Measures of skewness for the distributions of drug use in Toronto, Halifax and Niagara counties

 

Toronto

Halifax

Niagara counties

Marihuana
.29
.14
.10
LSD
.16
.04
.17
"Speed"
.06
.22
.06
Solvents
.11
.08
.14
Stimulants
.16
.15
.0l
Tranquillizers
.01
.03
.04
Barbiturates
.07
.19
.09

The measures of skewness are shown in the table. It can be seen that for only two of the distributions is the measure of skewness over .20. For both of these distributions, the major discontinuity is in the piling up of responses at the frequencies of 50, 100 and 150, indicating some difficulty in remembering large numbers of drug experiences. All of the distributions for LSD, solvents, stimulants, tranquillizers and barbiturates fit the log normal expectancy. Only marihuana use in Toronto and "speed" use in Halifax do not fit, although both are very close to fitting.

Discussion

The results of the present investigation show that, in general, the log normal distribution describes psychoactive and hallucinogenic drug use of many types. These findings apply to high school students in several Canadian cities. The drugs involved are LSD, solvents, barbiturates, tranquillizers, stimulants, marihuana and "speed ". It would be ideal to demonstrate that similar distributions occurred in different countries at different times, thus establishing the generality of the findings; however, such data are not yet available though we are attempting to obtain them.

The findings indicate that with two minor exceptions the 21 sets of drug use data describe log normal distributions. The extent of use varies from place to place for different drugs but the general character of consumption does not. This suggests a strong link between the various types of drug use, both legal and illegal. The psychoactive drugs such as tranquillizers, barbiturates and stimulants are most often acquired on prescriptions whereas solvents represent a "legal" high though never prescribed. Possession and sale of marihuana and LSD are both illegal at present in Canada, as is the case with the stronger forms of opiates such as heroin. It is also remarkable that drugs with such different effects as stimulants and barbiturates, marihuana and "speed" should have essentially the same consumption patterns.

It has been argued elsewhere (Smart and Whitehead, and Laforest, 1971) that to reduce the abuse of drugs for which consumption is log normal it will be necessary to reduce per capita drug consumption. O'Neill and Wells (1971) have shown that log normal curves do not necessarily require that the proportion of heavy users depend upon the average or per capita consumption value. However, it has been shown (Schmidt and DeLint, 1971) that the frequency of problems due to alcohol varies directly with the level of per capita consumption. This suggests that per capita alcohol use may have to be decreased in order to decrease problems from alcohol use (such as liver cirrhosis). Similarly, there may be no way to cut off the heavy use part of the drug use distribution without lowering the whole level of the curve and reducing average consumption. Demonstration that per capita consumption must be reduced before heavy consumption is reduced depends upon empirical studies which have not been attempted as yet.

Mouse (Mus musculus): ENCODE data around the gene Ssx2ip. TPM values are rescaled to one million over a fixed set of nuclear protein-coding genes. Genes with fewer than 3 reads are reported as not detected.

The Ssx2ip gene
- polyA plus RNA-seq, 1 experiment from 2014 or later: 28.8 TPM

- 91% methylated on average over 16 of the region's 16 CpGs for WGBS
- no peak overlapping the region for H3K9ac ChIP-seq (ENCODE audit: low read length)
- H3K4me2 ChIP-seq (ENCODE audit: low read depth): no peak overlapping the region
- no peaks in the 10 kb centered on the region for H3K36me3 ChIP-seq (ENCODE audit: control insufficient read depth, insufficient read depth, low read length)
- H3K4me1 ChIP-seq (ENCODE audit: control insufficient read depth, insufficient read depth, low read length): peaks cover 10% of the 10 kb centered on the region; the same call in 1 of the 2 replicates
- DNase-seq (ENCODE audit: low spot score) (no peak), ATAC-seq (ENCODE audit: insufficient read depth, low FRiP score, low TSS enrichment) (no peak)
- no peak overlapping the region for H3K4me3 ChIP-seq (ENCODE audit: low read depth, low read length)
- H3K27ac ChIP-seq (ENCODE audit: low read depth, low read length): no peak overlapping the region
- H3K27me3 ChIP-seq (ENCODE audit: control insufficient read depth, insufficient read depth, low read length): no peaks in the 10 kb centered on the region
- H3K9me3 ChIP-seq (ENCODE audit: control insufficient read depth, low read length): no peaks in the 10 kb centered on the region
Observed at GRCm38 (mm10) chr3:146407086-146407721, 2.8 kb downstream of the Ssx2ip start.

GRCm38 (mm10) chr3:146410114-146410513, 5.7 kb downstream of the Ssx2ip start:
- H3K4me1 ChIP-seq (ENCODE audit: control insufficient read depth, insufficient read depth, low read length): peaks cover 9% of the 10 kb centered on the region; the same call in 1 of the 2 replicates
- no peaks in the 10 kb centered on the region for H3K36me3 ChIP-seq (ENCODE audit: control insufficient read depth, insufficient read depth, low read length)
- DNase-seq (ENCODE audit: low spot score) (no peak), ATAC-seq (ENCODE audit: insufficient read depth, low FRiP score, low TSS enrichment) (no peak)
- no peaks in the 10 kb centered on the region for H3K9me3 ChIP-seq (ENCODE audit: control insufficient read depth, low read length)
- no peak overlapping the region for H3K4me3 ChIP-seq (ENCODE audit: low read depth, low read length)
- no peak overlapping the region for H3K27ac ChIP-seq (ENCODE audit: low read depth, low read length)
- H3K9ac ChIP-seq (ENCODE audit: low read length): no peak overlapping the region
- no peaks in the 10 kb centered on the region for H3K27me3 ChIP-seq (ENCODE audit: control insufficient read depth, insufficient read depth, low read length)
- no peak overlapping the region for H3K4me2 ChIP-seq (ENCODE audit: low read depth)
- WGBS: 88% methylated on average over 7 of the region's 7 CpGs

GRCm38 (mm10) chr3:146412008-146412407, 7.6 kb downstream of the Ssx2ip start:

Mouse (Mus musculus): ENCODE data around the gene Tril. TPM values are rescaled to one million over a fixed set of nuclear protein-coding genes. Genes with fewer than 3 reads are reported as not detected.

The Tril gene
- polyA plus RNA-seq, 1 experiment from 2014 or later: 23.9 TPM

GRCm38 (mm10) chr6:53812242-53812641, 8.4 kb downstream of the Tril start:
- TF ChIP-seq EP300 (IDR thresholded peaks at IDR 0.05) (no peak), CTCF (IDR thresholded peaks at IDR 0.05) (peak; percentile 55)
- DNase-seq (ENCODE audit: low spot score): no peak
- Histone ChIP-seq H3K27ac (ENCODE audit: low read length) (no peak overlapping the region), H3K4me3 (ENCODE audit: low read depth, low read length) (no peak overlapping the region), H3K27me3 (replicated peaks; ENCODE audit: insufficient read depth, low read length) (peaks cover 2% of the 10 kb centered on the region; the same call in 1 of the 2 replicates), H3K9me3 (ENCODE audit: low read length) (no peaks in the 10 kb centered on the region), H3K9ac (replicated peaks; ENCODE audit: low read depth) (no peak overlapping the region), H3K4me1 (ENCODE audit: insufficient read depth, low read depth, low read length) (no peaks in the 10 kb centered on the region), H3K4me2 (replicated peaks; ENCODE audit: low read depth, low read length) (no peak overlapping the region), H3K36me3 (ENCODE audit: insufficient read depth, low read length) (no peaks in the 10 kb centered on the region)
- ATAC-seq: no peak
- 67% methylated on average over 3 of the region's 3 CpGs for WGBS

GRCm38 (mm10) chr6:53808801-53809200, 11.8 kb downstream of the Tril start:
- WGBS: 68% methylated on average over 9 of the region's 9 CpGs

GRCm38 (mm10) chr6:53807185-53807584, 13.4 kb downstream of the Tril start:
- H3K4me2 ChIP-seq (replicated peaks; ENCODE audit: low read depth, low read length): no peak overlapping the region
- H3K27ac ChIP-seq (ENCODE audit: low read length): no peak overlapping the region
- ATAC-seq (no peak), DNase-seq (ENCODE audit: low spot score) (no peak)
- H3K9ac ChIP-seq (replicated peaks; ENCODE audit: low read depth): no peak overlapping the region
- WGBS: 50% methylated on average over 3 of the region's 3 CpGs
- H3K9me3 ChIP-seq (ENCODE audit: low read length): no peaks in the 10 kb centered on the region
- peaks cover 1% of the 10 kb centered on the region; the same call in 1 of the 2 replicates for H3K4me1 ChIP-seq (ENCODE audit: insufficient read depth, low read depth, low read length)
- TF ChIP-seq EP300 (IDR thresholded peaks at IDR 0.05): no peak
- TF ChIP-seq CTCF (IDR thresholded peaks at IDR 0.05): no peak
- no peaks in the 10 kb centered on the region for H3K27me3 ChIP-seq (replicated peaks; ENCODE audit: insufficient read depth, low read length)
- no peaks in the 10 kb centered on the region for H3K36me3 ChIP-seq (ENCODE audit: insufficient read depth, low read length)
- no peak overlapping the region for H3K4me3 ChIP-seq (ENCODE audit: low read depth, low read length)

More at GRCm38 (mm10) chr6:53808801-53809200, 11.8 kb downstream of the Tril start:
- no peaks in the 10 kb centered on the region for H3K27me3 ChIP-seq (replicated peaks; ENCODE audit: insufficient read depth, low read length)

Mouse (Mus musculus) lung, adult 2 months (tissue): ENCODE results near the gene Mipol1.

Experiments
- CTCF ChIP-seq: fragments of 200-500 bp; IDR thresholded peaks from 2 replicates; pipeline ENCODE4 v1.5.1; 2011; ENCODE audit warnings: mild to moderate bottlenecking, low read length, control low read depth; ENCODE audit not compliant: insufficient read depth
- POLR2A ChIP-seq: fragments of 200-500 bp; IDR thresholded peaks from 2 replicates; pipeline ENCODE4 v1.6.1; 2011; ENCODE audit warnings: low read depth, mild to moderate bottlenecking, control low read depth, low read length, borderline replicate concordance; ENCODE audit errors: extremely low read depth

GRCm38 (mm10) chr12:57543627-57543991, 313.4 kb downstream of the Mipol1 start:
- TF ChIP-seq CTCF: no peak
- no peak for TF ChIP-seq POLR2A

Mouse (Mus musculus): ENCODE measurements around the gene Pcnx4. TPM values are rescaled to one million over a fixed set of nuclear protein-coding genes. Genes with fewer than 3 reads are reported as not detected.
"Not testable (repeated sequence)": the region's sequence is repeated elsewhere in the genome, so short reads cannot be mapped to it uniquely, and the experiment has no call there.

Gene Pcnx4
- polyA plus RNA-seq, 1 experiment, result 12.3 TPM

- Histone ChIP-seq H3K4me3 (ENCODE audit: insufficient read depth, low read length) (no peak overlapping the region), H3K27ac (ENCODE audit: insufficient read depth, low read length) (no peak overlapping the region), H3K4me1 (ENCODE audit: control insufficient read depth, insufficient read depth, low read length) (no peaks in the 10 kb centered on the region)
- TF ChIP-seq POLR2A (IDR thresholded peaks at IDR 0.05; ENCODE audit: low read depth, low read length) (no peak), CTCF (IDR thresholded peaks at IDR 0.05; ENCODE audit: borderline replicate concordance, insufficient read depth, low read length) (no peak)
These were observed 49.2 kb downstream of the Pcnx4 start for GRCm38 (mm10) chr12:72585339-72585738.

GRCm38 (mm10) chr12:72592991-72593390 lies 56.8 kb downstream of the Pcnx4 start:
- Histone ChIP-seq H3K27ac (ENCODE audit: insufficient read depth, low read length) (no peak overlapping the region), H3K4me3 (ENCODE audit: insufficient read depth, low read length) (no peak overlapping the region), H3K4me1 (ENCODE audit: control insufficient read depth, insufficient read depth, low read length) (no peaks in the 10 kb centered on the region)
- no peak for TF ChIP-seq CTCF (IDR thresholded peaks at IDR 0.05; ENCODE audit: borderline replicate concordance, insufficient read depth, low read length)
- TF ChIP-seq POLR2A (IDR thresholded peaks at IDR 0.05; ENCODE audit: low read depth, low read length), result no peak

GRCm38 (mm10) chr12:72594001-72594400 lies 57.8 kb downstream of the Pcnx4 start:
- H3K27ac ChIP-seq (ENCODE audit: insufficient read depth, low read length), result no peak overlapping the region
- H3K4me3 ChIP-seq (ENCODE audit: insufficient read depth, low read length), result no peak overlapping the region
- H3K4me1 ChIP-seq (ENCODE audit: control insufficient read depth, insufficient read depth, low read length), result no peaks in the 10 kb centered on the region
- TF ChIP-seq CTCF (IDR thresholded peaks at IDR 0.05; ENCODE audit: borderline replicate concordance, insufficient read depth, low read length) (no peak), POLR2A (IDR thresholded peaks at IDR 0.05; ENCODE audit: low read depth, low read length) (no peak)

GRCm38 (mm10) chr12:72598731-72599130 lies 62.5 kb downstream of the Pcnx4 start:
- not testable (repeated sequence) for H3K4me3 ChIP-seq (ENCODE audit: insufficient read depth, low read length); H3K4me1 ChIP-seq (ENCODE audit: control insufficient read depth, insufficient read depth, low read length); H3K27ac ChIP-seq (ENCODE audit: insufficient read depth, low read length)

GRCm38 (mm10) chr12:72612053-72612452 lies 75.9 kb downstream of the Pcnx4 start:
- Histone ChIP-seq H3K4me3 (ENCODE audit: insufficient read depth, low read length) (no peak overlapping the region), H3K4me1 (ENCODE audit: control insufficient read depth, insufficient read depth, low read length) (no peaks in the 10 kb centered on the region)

The data also indicate that the problem of prevention is similar for the seven psychoactive and hallucinogenic drugs studied here. If a preventive programme based on modifying the distribution works for one of the drugs, e.g. marihuana, it is likely to work for all of them. The present study suggests that any legal or social measures which reduce drug consumption by large numbers of persons will lower average drug use and eventually reduce heavy use. Such measures might involve removing some drugs from the pharmacopoeia or limiting pres criptions for psychoactive drugs. For illegal drugs it might involve reducing experimentation and recreational drug use by campaigns of persuasion and information of the abuser population, supported by more strict enforcement.

The data also show a total lack of bi-modality in the distributions. There is no clear differentiation of normal users and abusers in terms of frequency of use. Characterizing any particular part of the distribution as entailing "abuse" or "excessive" use will be arbitrary. A series of studies could be made, as have been done with alcohol (Schmidt and DeLint, 1970) to establish what types of pathology are associated with what levels of consumption.

Bibliography

Berg, Dorothy. " Extent of illicit drug use: a compilation of studies, surveys and polls." Unpublished report. Bureau of Narcotics and Dangerous Drugs, 1970.

Croxton, F. R. and Cowden, D. J. Applied General Statistics. Englewood Cliffs, Prentice-Hall, 1955.

O'Neill, B. and Wells, W. T. "Blood alcohol levels in drivers not involved in accidents and the log normal distribution." Quarterly Journal of Studies on Alcohol, 32 ,1971, 798-803.

Schmidt, W. and DeLint, J. E. "Estimating the prevalence of alcoholism from alcohol consumption and mortality data." Quarterly Journal of Studies on Alcohol, 31 (December): 957-964.

Smart, Reginald G., Fejer, Dianne, and White, J. "The Extent of Drug Use in Metropolitan Toronto Schools: A Study of Changes from 1968 to 1970." Addiction Research Foundation, Toronto, 1970.

Smart, Reginald G., Whitehead, Paul C., and Laforest, Lucien. "The prevention of drug abuse by young people: an argument based on the distribution of drug use." Bulletin on Narcotics, XXIII (June): 11-15.

Smart, Reginald G., Fejer, Dianne, and Alexander, Eileen. "Drug Use Among High School Students and Their Parents in Lincoln and Welland Counties." Addiction Research Foundation, Substudy 1-7 & Jo & AI-70, 1970.

Smith, Kline and French, "Drug Abuse: Escape to Nowhere: A Guide for Education." National Educational Association, 1967.

Ungerleider, J. T. and Bower, H. L." Drug abuse and the schools." American Journal of Psychiatry, 1969, 125, 1691-1697.

Whitehead, P. C. "The epidemiology of drug use in a Canadian city at two points in time: Halifax, 1969-1970", pages 520-533, in Boydell, Craig L, Grindstaff, Carl F., and Whitehead, Paul C. (eds.) Critical Issues in Canadian Society. Toronto: Holt, Rinehart and Winston, Ltd., 1971. ( British Journal of Addiction, in press.)

Annex